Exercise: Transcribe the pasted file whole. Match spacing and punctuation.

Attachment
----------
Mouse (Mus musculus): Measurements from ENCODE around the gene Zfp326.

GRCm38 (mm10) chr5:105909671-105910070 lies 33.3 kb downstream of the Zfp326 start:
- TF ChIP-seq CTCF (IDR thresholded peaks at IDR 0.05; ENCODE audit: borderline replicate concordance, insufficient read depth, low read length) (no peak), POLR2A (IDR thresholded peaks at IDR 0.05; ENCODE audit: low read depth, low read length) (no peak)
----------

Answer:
Mouse (Mus musculus): Measurements from ENCODE around the gene Zfp326.

GRCm38 (mm10) chr5:105909671-105910070 lies 33.3 kb downstream of the Zfp326 start:
- TF ChIP-seq CTCF (IDR thresholded peaks at IDR 0.05; ENCODE audit: borderline replicate concordance, insufficient read depth, low read length) (no peak), POLR2A (IDR thresholded peaks at IDR 0.05; ENCODE audit: low read depth, low read length) (no peak)